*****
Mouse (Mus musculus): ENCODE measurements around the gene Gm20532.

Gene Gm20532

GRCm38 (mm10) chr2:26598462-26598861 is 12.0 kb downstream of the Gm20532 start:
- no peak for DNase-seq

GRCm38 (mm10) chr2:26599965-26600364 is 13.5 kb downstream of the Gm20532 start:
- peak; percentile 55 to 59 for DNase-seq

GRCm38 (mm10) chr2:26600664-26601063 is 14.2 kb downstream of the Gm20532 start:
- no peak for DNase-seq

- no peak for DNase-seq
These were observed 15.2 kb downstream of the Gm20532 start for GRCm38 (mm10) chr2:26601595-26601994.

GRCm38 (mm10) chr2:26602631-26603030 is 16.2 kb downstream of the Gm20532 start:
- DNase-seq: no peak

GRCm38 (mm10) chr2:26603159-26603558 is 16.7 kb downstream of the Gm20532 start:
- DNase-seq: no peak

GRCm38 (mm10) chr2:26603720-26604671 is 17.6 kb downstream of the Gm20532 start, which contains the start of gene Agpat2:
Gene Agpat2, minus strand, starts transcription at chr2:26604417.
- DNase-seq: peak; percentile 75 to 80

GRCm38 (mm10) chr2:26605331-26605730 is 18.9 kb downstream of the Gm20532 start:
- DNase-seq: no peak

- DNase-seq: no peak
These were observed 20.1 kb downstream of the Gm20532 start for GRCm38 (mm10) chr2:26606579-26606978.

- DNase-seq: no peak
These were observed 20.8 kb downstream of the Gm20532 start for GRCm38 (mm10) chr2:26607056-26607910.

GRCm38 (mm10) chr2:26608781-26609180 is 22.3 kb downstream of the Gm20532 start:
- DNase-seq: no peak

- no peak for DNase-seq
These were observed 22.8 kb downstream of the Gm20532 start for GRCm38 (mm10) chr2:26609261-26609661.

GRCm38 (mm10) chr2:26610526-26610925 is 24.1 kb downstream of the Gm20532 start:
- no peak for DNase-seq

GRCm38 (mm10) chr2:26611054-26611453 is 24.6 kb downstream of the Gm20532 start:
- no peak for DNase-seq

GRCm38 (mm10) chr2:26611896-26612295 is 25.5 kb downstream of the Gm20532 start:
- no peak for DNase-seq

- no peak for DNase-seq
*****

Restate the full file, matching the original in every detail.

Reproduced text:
Mouse (Mus musculus): ENCODE measurements around the gene Gm20532.

Gene Gm20532

GRCm38 (mm10) chr2:26598462-26598861 is 12.0 kb downstream of the Gm20532 start:
- no peak for DNase-seq

GRCm38 (mm10) chr2:26599965-26600364 is 13.5 kb downstream of the Gm20532 start:
- peak; percentile 55 to 59 for DNase-seq

GRCm38 (mm10) chr2:26600664-26601063 is 14.2 kb downstream of the Gm20532 start:
- no peak for DNase-seq

- no peak for DNase-seq
These were observed 15.2 kb downstream of the Gm20532 start for GRCm38 (mm10) chr2:26601595-26601994.

GRCm38 (mm10) chr2:26602631-26603030 is 16.2 kb downstream of the Gm20532 start:
- DNase-seq: no peak

GRCm38 (mm10) chr2:26603159-26603558 is 16.7 kb downstream of the Gm20532 start:
- DNase-seq: no peak

GRCm38 (mm10) chr2:26603720-26604671 is 17.6 kb downstream of the Gm20532 start, which contains the start of gene Agpat2:
Gene Agpat2, minus strand, starts transcription at chr2:26604417.
- DNase-seq: peak; percentile 75 to 80

GRCm38 (mm10) chr2:26605331-26605730 is 18.9 kb downstream of the Gm20532 start:
- DNase-seq: no peak

- DNase-seq: no peak
These were observed 20.1 kb downstream of the Gm20532 start for GRCm38 (mm10) chr2:26606579-26606978.

- DNase-seq: no peak
These were observed 20.8 kb downstream of the Gm20532 start for GRCm38 (mm10) chr2:26607056-26607910.

GRCm38 (mm10) chr2:26608781-26609180 is 22.3 kb downstream of the Gm20532 start:
- DNase-seq: no peak

- no peak for DNase-seq
These were observed 22.8 kb downstream of the Gm20532 start for GRCm38 (mm10) chr2:26609261-26609661.

GRCm38 (mm10) chr2:26610526-26610925 is 24.1 kb downstream of the Gm20532 start:
- no peak for DNase-seq

GRCm38 (mm10) chr2:26611054-26611453 is 24.6 kb downstream of the Gm20532 start:
- no peak for DNase-seq

GRCm38 (mm10) chr2:26611896-26612295 is 25.5 kb downstream of the Gm20532 start:
- no peak for DNase-seq

- no peak for DNase-seq